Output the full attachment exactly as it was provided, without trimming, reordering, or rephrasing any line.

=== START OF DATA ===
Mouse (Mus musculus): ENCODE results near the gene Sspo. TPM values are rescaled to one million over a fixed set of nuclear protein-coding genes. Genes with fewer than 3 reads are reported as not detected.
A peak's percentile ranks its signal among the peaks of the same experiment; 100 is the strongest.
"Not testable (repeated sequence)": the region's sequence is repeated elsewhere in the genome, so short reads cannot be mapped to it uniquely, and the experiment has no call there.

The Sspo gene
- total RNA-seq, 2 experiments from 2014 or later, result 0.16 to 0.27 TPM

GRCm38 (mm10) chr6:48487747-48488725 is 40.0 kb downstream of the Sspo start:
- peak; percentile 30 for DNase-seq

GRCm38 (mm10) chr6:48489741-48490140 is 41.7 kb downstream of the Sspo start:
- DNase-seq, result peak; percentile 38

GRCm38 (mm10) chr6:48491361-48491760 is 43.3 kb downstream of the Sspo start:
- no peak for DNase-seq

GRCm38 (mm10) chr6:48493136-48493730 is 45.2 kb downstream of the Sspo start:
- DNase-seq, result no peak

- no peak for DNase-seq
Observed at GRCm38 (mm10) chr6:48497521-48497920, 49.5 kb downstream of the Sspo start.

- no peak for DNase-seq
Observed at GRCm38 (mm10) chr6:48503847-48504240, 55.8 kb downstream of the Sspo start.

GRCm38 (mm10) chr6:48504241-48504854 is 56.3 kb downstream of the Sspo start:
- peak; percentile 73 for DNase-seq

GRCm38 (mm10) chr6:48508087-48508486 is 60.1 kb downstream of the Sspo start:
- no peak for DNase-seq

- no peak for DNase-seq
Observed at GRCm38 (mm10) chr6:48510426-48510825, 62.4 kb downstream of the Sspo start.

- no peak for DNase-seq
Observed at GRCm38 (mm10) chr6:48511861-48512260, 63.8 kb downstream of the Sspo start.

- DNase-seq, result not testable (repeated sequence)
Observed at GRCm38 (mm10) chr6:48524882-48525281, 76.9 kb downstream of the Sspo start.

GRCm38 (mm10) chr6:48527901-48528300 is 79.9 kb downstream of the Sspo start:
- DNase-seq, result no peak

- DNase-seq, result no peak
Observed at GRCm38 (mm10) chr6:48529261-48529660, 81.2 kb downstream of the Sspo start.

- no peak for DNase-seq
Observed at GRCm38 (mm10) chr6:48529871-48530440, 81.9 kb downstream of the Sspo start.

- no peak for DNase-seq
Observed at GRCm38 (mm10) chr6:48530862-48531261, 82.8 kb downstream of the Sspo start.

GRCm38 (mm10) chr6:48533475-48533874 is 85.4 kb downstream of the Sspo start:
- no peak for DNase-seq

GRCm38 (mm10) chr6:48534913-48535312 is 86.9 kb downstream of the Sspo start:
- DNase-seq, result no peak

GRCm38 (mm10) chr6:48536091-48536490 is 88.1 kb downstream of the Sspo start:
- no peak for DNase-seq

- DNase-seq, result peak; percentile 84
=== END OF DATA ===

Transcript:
Mouse (Mus musculus): ENCODE results near the gene Sspo. TPM values are rescaled to one million over a fixed set of nuclear protein-coding genes. Genes with fewer than 3 reads are reported as not detected.
A peak's percentile ranks its signal among the peaks of the same experiment; 100 is the strongest.
"Not testable (repeated sequence)": the region's sequence is repeated elsewhere in the genome, so short reads cannot be mapped to it uniquely, and the experiment has no call there.

The Sspo gene
- total RNA-seq, 2 experiments from 2014 or later, result 0.16 to 0.27 TPM

GRCm38 (mm10) chr6:48487747-48488725 is 40.0 kb downstream of the Sspo start:
- peak; percentile 30 for DNase-seq

GRCm38 (mm10) chr6:48489741-48490140 is 41.7 kb downstream of the Sspo start:
- DNase-seq, result peak; percentile 38

GRCm38 (mm10) chr6:48491361-48491760 is 43.3 kb downstream of the Sspo start:
- no peak for DNase-seq

GRCm38 (mm10) chr6:48493136-48493730 is 45.2 kb downstream of the Sspo start:
- DNase-seq, result no peak

- no peak for DNase-seq
Observed at GRCm38 (mm10) chr6:48497521-48497920, 49.5 kb downstream of the Sspo start.

- no peak for DNase-seq
Observed at GRCm38 (mm10) chr6:48503847-48504240, 55.8 kb downstream of the Sspo start.

GRCm38 (mm10) chr6:48504241-48504854 is 56.3 kb downstream of the Sspo start:
- peak; percentile 73 for DNase-seq

GRCm38 (mm10) chr6:48508087-48508486 is 60.1 kb downstream of the Sspo start:
- no peak for DNase-seq

- no peak for DNase-seq
Observed at GRCm38 (mm10) chr6:48510426-48510825, 62.4 kb downstream of the Sspo start.

- no peak for DNase-seq
Observed at GRCm38 (mm10) chr6:48511861-48512260, 63.8 kb downstream of the Sspo start.

- DNase-seq, result not testable (repeated sequence)
Observed at GRCm38 (mm10) chr6:48524882-48525281, 76.9 kb downstream of the Sspo start.

GRCm38 (mm10) chr6:48527901-48528300 is 79.9 kb downstream of the Sspo start:
- DNase-seq, result no peak

- DNase-seq, result no peak
Observed at GRCm38 (mm10) chr6:48529261-48529660, 81.2 kb downstream of the Sspo start.

- no peak for DNase-seq
Observed at GRCm38 (mm10) chr6:48529871-48530440, 81.9 kb downstream of the Sspo start.

- no peak for DNase-seq
Observed at GRCm38 (mm10) chr6:48530862-48531261, 82.8 kb downstream of the Sspo start.

GRCm38 (mm10) chr6:48533475-48533874 is 85.4 kb downstream of the Sspo start:
- no peak for DNase-seq

GRCm38 (mm10) chr6:48534913-48535312 is 86.9 kb downstream of the Sspo start:
- DNase-seq, result no peak

GRCm38 (mm10) chr6:48536091-48536490 is 88.1 kb downstream of the Sspo start:
- no peak for DNase-seq

- DNase-seq, result peak; percentile 84